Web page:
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Creative Avoidance...and how to learn from it.

posted 4 Mar 2011, 09:11 by Carol Conway

How time flies, how did it get to be March already and I find myself logging on  almost four months since I last posted my regular “weekly” blog!

As a result I find myself reflecting on the old adage that those who can do and those who can’t teach!  There I was today talking to a group about recognising procrastination and creative avoidance as constructive psychological feedback that there’s an underlying attitude in need of change when all the time I’m ignoring my own!

Because, don’t kid yourself – all that rationalisation (aka excuse making) about how busy you’ve been, how much else you’ve had on etc etc is really creative avoidance and procrastination.  If I really wanted to get this done, I would.

And so, as is often the case, I learned more from my group today than they perhaps did from me.  Our subconscious is so good at getting us out of those things we don’t want to do, that sometimes it gets us out of doing things we think we want to.  In those cases, we need some honest self-assessment:  what is it about this task that I’m resisting?  What attitude or belief do I hold that is driving my creative avoidance?

I have yet to unearth that attitude in need of attention but in the meantime, I’m breaking the pattern by taking immediate action!  Most likely the attitude is connected to fear (as so many blocking attitudes and beliefs are) – fear that no-one reads the blog so there’s no point, or fear that lots of people do and will find it wanting.  And so, though I’ve not read the book, I’ll borrow the phrase – feel the fear and do it anyway.  In either case, it’s only by posting regularly that I can generate the feedback I need to address either the quality or the popularity of my blog.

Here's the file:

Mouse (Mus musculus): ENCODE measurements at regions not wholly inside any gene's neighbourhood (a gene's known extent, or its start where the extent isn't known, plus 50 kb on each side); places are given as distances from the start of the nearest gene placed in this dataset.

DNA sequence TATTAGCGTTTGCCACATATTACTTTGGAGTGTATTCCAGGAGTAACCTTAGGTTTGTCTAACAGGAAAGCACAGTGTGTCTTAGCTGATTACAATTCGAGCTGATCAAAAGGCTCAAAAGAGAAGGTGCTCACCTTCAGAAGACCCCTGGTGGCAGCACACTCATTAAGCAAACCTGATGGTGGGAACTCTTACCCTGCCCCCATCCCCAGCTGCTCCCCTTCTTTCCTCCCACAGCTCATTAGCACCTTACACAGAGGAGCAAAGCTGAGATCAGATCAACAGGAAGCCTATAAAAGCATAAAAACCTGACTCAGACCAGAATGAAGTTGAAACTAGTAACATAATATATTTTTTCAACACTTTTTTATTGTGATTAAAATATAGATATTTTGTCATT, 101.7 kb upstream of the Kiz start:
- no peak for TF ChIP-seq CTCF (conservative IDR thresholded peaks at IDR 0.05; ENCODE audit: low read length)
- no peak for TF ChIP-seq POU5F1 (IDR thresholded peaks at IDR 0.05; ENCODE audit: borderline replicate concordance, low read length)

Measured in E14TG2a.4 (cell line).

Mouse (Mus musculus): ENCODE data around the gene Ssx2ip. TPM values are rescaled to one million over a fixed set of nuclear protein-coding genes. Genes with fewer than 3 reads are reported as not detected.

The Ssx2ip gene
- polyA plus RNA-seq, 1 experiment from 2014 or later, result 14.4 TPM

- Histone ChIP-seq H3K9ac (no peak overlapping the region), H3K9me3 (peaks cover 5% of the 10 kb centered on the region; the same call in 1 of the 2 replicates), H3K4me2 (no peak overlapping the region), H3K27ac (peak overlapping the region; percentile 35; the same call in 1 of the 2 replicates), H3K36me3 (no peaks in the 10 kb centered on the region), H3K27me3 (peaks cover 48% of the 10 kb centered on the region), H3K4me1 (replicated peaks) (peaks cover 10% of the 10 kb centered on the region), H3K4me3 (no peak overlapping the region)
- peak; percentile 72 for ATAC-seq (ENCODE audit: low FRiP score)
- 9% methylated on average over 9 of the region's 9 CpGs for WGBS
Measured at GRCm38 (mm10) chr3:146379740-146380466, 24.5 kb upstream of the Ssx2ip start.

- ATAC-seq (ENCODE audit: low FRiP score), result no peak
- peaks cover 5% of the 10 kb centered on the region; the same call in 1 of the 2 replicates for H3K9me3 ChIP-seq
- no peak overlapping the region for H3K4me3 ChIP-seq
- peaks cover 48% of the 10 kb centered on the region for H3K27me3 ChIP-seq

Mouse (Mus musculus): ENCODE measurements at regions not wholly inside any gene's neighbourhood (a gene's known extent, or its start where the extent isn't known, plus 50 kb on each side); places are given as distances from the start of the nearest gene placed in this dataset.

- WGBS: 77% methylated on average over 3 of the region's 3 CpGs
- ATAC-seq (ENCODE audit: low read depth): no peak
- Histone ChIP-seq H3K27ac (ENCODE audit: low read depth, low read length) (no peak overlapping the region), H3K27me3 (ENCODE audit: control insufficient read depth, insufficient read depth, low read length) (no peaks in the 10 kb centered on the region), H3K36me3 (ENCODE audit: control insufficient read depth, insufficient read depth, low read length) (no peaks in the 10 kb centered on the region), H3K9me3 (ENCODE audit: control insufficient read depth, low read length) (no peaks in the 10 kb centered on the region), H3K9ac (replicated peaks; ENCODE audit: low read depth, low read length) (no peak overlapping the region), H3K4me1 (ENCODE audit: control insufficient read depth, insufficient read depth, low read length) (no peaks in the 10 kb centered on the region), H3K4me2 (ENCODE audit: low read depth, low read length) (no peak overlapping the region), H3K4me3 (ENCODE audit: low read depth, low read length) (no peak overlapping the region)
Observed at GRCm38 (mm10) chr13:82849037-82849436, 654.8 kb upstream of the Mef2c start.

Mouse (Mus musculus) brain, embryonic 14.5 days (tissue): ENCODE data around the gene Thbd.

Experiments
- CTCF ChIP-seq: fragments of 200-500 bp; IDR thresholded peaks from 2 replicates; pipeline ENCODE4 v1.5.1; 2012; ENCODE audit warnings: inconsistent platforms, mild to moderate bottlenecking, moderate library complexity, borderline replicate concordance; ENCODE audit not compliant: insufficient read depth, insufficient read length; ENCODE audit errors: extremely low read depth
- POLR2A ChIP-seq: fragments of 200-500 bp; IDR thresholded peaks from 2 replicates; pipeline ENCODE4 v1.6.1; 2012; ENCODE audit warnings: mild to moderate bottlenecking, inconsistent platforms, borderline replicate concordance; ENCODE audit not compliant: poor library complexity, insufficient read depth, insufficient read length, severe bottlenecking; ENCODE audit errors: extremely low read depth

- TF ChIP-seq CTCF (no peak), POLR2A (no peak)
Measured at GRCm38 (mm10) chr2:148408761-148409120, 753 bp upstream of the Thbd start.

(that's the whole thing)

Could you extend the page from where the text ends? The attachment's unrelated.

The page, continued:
Brian Tracy, another writer I like, puts it this way – anything worth doing, is worth doing badly…at first.  Unless you get started, you wont build the necessary practice and get the necessary feedback to improve.  If we wait until we’re ready to be perfect at a new endeavour, we’ll be waiting and waiting…  Far better to start and then perfect our approach as we go along.  Or, as the army allegedly trains recruits: if you’re under sniper fire and you don’t know where it’s coming from, start running.  It’s easier to change direction when you’re moving than to start from a standing start.  So here I am, running again and ready for feedback to improve my direction!

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